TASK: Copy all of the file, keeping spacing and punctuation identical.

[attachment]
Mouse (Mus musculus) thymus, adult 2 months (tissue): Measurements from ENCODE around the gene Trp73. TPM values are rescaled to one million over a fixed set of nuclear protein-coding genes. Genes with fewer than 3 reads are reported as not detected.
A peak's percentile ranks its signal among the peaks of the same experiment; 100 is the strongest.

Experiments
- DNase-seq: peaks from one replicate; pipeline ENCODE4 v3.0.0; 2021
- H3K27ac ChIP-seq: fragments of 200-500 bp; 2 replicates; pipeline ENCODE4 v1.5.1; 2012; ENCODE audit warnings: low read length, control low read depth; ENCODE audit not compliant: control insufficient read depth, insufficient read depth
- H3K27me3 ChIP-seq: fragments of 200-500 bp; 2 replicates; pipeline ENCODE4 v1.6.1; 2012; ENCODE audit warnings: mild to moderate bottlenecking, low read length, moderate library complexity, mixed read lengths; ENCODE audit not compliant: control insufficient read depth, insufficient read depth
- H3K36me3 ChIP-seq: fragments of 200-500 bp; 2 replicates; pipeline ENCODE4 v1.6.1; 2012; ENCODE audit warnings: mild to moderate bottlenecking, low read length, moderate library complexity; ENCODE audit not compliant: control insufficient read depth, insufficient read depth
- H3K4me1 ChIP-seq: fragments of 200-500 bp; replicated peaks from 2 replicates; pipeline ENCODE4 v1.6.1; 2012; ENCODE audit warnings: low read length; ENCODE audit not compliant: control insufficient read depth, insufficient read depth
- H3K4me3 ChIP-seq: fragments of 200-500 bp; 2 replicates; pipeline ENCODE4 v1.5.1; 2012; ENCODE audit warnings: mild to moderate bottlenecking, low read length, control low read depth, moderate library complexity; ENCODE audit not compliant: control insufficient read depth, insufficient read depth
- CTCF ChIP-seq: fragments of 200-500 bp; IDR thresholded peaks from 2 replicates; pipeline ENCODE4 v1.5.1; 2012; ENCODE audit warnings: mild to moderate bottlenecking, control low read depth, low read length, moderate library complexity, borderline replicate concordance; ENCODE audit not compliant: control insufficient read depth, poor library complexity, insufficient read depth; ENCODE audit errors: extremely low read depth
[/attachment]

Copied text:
Mouse (Mus musculus) thymus, adult 2 months (tissue): Measurements from ENCODE around the gene Trp73. TPM values are rescaled to one million over a fixed set of nuclear protein-coding genes. Genes with fewer than 3 reads are reported as not detected.
A peak's percentile ranks its signal among the peaks of the same experiment; 100 is the strongest.

Experiments
- DNase-seq: peaks from one replicate; pipeline ENCODE4 v3.0.0; 2021
- H3K27ac ChIP-seq: fragments of 200-500 bp; 2 replicates; pipeline ENCODE4 v1.5.1; 2012; ENCODE audit warnings: low read length, control low read depth; ENCODE audit not compliant: control insufficient read depth, insufficient read depth
- H3K27me3 ChIP-seq: fragments of 200-500 bp; 2 replicates; pipeline ENCODE4 v1.6.1; 2012; ENCODE audit warnings: mild to moderate bottlenecking, low read length, moderate library complexity, mixed read lengths; ENCODE audit not compliant: control insufficient read depth, insufficient read depth
- H3K36me3 ChIP-seq: fragments of 200-500 bp; 2 replicates; pipeline ENCODE4 v1.6.1; 2012; ENCODE audit warnings: mild to moderate bottlenecking, low read length, moderate library complexity; ENCODE audit not compliant: control insufficient read depth, insufficient read depth
- H3K4me1 ChIP-seq: fragments of 200-500 bp; replicated peaks from 2 replicates; pipeline ENCODE4 v1.6.1; 2012; ENCODE audit warnings: low read length; ENCODE audit not compliant: control insufficient read depth, insufficient read depth
- H3K4me3 ChIP-seq: fragments of 200-500 bp; 2 replicates; pipeline ENCODE4 v1.5.1; 2012; ENCODE audit warnings: mild to moderate bottlenecking, low read length, control low read depth, moderate library complexity; ENCODE audit not compliant: control insufficient read depth, insufficient read depth
- CTCF ChIP-seq: fragments of 200-500 bp; IDR thresholded peaks from 2 replicates; pipeline ENCODE4 v1.5.1; 2012; ENCODE audit warnings: mild to moderate bottlenecking, control low read depth, low read length, moderate library complexity, borderline replicate concordance; ENCODE audit not compliant: control insufficient read depth, poor library complexity, insufficient read depth; ENCODE audit errors: extremely low read depth